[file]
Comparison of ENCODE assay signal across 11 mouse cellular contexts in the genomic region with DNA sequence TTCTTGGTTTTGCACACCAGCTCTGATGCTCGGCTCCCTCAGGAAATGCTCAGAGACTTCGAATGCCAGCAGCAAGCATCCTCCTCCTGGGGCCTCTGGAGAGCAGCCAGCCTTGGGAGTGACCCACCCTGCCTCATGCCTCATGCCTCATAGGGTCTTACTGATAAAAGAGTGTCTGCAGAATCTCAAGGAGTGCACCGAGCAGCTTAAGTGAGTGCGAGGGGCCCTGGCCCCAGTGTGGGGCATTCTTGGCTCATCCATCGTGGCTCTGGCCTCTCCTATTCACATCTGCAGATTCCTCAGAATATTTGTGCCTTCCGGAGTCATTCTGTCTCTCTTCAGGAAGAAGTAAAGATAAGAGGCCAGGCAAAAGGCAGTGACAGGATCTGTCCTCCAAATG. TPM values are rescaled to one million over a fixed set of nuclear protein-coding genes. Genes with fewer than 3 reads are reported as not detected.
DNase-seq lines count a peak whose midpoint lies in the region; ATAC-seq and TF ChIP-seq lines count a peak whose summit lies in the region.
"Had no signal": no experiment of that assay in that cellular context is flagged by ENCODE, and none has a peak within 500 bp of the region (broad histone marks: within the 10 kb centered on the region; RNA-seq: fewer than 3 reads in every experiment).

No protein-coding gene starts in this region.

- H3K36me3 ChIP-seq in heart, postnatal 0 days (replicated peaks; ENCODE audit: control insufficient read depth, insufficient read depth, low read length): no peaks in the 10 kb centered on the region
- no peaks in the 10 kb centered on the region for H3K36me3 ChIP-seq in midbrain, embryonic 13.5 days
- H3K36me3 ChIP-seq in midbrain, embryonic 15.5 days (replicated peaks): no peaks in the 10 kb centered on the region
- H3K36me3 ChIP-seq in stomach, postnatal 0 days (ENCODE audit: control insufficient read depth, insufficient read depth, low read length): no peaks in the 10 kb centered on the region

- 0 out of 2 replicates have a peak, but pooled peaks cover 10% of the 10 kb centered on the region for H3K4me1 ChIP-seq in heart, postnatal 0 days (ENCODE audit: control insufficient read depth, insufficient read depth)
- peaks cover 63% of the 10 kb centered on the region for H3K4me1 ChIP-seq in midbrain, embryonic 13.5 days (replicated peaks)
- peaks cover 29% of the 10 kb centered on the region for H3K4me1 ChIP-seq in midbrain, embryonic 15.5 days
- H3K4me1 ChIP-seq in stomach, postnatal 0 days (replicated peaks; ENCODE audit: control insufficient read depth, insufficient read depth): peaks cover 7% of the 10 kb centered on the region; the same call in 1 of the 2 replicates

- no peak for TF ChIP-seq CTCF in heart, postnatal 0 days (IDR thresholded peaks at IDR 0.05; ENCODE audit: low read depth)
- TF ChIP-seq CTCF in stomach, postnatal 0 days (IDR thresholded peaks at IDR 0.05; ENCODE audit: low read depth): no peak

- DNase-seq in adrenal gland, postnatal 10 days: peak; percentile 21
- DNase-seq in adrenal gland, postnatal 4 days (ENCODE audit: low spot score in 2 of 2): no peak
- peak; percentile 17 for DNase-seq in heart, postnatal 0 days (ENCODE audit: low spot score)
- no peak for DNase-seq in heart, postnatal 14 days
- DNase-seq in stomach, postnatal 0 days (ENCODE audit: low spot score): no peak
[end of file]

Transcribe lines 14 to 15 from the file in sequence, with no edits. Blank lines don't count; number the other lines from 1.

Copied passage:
- TF ChIP-seq CTCF in stomach, postnatal 0 days (IDR thresholded peaks at IDR 0.05; ENCODE audit: low read depth): no peak

- DNase-seq in adrenal gland, postnatal 10 days: peak; percentile 21